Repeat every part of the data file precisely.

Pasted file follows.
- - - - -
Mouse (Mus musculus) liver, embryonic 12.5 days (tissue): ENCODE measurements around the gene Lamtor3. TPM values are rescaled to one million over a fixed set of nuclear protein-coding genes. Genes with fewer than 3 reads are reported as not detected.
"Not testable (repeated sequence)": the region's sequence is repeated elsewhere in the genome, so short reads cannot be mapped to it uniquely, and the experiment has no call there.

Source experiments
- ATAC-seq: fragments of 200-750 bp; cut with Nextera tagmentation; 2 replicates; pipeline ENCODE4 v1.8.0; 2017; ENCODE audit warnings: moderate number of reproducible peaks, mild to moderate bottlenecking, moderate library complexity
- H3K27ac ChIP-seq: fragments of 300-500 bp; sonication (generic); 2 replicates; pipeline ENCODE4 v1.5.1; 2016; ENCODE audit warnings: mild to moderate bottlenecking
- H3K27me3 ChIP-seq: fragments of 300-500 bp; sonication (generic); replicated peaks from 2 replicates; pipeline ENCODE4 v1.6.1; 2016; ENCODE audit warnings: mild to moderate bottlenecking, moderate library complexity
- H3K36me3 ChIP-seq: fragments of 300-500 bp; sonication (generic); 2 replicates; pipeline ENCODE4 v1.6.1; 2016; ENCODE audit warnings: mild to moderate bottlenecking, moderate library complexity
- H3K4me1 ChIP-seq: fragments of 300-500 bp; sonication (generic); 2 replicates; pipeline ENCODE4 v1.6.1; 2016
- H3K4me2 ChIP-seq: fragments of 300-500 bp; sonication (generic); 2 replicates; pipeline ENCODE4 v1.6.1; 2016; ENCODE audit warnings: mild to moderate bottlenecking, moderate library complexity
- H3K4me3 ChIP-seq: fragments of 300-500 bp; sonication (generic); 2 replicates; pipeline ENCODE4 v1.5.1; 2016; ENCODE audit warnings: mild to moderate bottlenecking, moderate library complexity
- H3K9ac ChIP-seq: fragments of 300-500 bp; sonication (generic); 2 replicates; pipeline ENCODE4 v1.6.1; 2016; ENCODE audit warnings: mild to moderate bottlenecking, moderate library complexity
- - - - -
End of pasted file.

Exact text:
Mouse (Mus musculus) liver, embryonic 12.5 days (tissue): ENCODE measurements around the gene Lamtor3. TPM values are rescaled to one million over a fixed set of nuclear protein-coding genes. Genes with fewer than 3 reads are reported as not detected.
"Not testable (repeated sequence)": the region's sequence is repeated elsewhere in the genome, so short reads cannot be mapped to it uniquely, and the experiment has no call there.

Source experiments
- ATAC-seq: fragments of 200-750 bp; cut with Nextera tagmentation; 2 replicates; pipeline ENCODE4 v1.8.0; 2017; ENCODE audit warnings: moderate number of reproducible peaks, mild to moderate bottlenecking, moderate library complexity
- H3K27ac ChIP-seq: fragments of 300-500 bp; sonication (generic); 2 replicates; pipeline ENCODE4 v1.5.1; 2016; ENCODE audit warnings: mild to moderate bottlenecking
- H3K27me3 ChIP-seq: fragments of 300-500 bp; sonication (generic); replicated peaks from 2 replicates; pipeline ENCODE4 v1.6.1; 2016; ENCODE audit warnings: mild to moderate bottlenecking, moderate library complexity
- H3K36me3 ChIP-seq: fragments of 300-500 bp; sonication (generic); 2 replicates; pipeline ENCODE4 v1.6.1; 2016; ENCODE audit warnings: mild to moderate bottlenecking, moderate library complexity
- H3K4me1 ChIP-seq: fragments of 300-500 bp; sonication (generic); 2 replicates; pipeline ENCODE4 v1.6.1; 2016
- H3K4me2 ChIP-seq: fragments of 300-500 bp; sonication (generic); 2 replicates; pipeline ENCODE4 v1.6.1; 2016; ENCODE audit warnings: mild to moderate bottlenecking, moderate library complexity
- H3K4me3 ChIP-seq: fragments of 300-500 bp; sonication (generic); 2 replicates; pipeline ENCODE4 v1.5.1; 2016; ENCODE audit warnings: mild to moderate bottlenecking, moderate library complexity
- H3K9ac ChIP-seq: fragments of 300-500 bp; sonication (generic); 2 replicates; pipeline ENCODE4 v1.6.1; 2016; ENCODE audit warnings: mild to moderate bottlenecking, moderate library complexity